Ryan's labor Catholicism probably claimed the allegiance of several million adherents during the New Deal years. Among the most prominent were New York Senator Robert Wagner, who authored both the National Labor Relations Act and the Social Security Act, and Philip Murray, the first president of the United Steelworkers of America (USWA) and the second president of the CIO.

Coughlin was a renegade who, like Beck has moved from any semblance of mainstream political philosophy, to embrace one that is increasingly conspiratorial and radical.

Also criticizing Beck was Baptist neocon Joe Carter. Writing in First Things the journal founded by John Richard Neuhaus  Carter asked: "Could Beck's claim be construed as "anti-Catholic?" Yes and no. I think if anyone else had made the remark it would have been hard to dismiss the anti-Catholic undertones."

Carter went on to say:

"But Beck is a special case: He is too prone to say any dumb thing that pops into his head and too ignorant about history and religion to truly understand the implications of his statement. This doesn't excuse him, of course, but it certainly is reason not to be too shocked when a self-professed "rodeo clown" advises people to leave their churches over Catholic "code words" like social justice."

Carter closed his piece by wondering, "Still, I'm curious to see how Beck's loyal defenders will excuse his latest outrageous remarks."

Joe Carter, say hello to Catholic League President Bill Donohue!

In a March 12, 2010 Catholic League press release Donohue declared:

Many are hammering Beck for saying, "Am I advising people to leave their church? Yes!" A closer read of what he said shows he followed that quip with, "If I am going to Jeremiah Wright's church. If you have a priest that is pushing social justice, go find another parish."

Beck didn't say Christians should abandon their religion. He recommended shopping around to find a more conservative parish if one is dissatisfied with hearing left-wing sermons. Nothing new about that. In the Catholic Church, there are priests who are stridently left-wing and stridently right-wing; many parishioners shop accordingly. Protestants shop by leaving one denomination for another. And so on.

See? Glenn wasn't trying to strip Catholicism of a central tenet; he just wants us to go shopping!

Then Donohue tried to deflect attention away from Beck's anti-Catholicism. But nowhere does he make any effort to explain the meaning of Catholic notions of social justice:

Some of those who have criticized Beck have done so in a sincere way. Others are just phonies. Just yesterday, we dealt with an issue which is far more serious than a sarcastic remark-we called out a radical feminist leader for branding pro-life Catholic congressman Bart Stupak "un-American." And the day before we protested news stories accusing the bishops of "polluting" the health care debate. But we heard nothing from the social justice crowd about these matters. Wonder why.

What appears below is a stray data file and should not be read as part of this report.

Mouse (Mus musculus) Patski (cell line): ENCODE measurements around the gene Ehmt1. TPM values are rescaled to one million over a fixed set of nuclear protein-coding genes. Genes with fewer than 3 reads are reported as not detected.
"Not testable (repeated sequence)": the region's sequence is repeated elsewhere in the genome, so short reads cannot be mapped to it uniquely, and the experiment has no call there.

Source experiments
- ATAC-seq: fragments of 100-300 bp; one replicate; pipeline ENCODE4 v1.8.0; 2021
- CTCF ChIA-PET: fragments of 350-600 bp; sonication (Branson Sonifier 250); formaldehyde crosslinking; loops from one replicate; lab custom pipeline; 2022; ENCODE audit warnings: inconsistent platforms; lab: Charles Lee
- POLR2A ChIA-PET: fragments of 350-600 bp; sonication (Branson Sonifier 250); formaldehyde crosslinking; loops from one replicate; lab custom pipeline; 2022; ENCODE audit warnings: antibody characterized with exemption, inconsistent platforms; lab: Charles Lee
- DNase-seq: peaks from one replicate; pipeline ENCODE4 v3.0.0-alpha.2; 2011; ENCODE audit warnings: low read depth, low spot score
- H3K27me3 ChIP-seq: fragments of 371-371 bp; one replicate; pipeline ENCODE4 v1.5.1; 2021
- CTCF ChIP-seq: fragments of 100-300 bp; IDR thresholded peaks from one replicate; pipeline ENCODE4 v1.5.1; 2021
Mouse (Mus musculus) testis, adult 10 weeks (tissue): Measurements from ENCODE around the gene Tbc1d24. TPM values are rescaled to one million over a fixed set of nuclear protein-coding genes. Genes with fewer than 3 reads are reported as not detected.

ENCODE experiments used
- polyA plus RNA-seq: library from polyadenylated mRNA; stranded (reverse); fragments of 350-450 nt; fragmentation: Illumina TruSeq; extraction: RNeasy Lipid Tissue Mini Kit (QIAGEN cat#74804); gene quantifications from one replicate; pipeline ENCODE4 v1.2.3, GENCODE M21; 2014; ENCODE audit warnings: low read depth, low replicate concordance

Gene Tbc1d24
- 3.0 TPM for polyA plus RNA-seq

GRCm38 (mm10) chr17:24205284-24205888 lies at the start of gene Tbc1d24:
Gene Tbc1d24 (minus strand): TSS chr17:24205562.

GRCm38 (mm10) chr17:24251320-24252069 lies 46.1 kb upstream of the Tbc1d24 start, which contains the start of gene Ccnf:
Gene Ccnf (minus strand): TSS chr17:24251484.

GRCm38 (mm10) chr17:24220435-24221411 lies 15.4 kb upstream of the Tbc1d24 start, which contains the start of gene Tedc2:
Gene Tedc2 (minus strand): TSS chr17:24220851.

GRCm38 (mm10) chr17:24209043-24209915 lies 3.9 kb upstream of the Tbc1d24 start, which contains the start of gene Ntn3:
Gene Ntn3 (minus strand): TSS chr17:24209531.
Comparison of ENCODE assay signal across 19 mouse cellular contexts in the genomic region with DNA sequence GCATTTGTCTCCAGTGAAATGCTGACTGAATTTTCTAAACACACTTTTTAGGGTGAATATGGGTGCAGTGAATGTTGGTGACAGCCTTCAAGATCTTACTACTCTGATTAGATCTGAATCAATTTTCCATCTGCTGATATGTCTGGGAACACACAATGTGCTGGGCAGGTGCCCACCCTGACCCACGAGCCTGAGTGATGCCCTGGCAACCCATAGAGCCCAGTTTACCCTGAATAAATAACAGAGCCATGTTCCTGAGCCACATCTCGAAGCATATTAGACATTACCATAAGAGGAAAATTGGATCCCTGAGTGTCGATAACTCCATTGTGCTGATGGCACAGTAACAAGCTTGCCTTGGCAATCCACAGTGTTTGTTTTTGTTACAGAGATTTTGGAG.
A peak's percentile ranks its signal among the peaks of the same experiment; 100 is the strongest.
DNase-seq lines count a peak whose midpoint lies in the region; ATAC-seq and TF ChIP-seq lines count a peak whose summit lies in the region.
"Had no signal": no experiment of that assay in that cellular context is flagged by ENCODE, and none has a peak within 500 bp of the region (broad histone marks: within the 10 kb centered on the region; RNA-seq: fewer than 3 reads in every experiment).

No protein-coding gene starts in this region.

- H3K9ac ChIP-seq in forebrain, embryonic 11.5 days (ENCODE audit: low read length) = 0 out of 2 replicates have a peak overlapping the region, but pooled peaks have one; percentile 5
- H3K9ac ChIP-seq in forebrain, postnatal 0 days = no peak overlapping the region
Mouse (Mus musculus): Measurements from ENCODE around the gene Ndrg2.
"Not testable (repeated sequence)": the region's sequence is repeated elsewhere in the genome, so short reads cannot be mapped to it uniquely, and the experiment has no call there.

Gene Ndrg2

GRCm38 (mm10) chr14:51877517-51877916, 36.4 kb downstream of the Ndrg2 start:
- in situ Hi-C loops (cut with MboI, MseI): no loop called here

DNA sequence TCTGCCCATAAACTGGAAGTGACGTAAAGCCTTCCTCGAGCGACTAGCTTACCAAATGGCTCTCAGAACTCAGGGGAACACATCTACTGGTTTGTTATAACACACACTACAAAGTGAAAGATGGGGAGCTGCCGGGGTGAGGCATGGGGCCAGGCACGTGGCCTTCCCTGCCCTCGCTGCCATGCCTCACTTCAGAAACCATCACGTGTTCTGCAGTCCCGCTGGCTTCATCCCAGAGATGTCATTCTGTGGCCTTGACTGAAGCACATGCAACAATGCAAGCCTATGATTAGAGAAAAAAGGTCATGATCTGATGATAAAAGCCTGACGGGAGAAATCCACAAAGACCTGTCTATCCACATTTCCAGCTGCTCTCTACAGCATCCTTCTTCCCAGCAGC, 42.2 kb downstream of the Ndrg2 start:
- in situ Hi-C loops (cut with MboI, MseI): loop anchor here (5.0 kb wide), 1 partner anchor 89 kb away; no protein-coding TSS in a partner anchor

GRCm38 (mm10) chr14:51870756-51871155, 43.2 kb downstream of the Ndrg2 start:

Donohue does not in any way rebuke Beck, let alone defend Catholoic notions of Social Justice or such leaders as  Monsignor Ryan, Robert Wagner, Sr. and Dorothy Day.

But this is nothing new.  I've written before that for Donohue, movement conservatism always takes precedence over addressing ant-Catholicism.  

Glenn Beck not only launched a frontal assault on Catholic theology, but provided an opportunity for Donohue's Catholic League for Religious and Civil Rights to carry out its stated mission.  That the League deflected for Beck rather than standing up for the social justice teaching of the Church ought to be a singularly illuminating moment for American Catholicism.

Originally posted to Frank Cocozzelli on Tue Mar 16, 2010 at 05:21 AM PDT.

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Comment Preferences

  •  Right-wingers like Donohue (10+ / 0-)

    Would have you believe that they are just concerned members of their church rising up in protest against a creeping un-Christian liberalism worming its way into their churches.

    The very reverse is the case.  There has been for some decades now an organized and aggressive push by conservatives bankrolled by Richard Mellon Scaife and others, to take over vulnerable churches all over the country and get control of both their messaging and their assets.  Their most visible organ is a group called the "Institute on Religion and Democracy", but it should not be assumed that it is the only one.

    Their M.O. is to infiltrate churches, create artificial crises within denominations pitting 'liberals' against 'conservatives', push the liberals out where possible, or cause a large subsection of the church to secede where not possible.  The ultimate goal is to make every church the same kind of tool of the right-wing political bloc that the fundamentalist churches are now.

  •  Donohue (6+ / 0-)

    is the face of modern anti-Catholicism in the same fashion as BB is the face of modern antisemitism.  Both are devout self worshipers.

  •  Great diary (7+ / 0-)